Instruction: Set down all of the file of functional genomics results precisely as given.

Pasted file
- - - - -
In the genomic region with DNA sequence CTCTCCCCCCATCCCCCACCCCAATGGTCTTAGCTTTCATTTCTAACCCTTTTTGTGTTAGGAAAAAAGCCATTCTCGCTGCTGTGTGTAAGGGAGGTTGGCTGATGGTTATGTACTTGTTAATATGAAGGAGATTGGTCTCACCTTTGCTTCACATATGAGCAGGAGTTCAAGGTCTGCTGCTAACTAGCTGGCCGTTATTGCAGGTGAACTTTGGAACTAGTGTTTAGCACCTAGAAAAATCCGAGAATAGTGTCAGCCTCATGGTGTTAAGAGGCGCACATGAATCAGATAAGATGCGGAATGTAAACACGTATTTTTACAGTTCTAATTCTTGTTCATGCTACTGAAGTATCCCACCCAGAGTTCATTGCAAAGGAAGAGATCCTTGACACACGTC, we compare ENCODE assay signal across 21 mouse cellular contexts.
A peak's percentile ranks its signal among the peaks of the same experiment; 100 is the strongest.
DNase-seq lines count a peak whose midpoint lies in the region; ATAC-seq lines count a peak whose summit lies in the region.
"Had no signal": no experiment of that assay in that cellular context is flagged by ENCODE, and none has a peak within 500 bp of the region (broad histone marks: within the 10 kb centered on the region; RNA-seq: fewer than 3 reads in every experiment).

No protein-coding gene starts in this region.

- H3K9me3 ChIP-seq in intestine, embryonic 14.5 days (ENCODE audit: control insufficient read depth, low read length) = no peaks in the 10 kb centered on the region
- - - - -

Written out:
In the genomic region with DNA sequence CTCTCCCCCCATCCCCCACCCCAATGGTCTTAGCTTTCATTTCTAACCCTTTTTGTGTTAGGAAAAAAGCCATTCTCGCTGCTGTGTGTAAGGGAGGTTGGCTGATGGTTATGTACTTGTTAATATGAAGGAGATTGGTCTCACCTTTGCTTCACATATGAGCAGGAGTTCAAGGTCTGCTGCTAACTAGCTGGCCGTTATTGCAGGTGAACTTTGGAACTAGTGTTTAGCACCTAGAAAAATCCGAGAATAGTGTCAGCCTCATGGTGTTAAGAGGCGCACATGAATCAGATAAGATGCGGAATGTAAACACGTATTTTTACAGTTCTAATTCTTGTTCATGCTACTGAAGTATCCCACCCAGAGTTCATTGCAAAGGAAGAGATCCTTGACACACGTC, we compare ENCODE assay signal across 21 mouse cellular contexts.
A peak's percentile ranks its signal among the peaks of the same experiment; 100 is the strongest.
DNase-seq lines count a peak whose midpoint lies in the region; ATAC-seq lines count a peak whose summit lies in the region.
"Had no signal": no experiment of that assay in that cellular context is flagged by ENCODE, and none has a peak within 500 bp of the region (broad histone marks: within the 10 kb centered on the region; RNA-seq: fewer than 3 reads in every experiment).

No protein-coding gene starts in this region.

- H3K9me3 ChIP-seq in intestine, embryonic 14.5 days (ENCODE audit: control insufficient read depth, low read length) = no peaks in the 10 kb centered on the region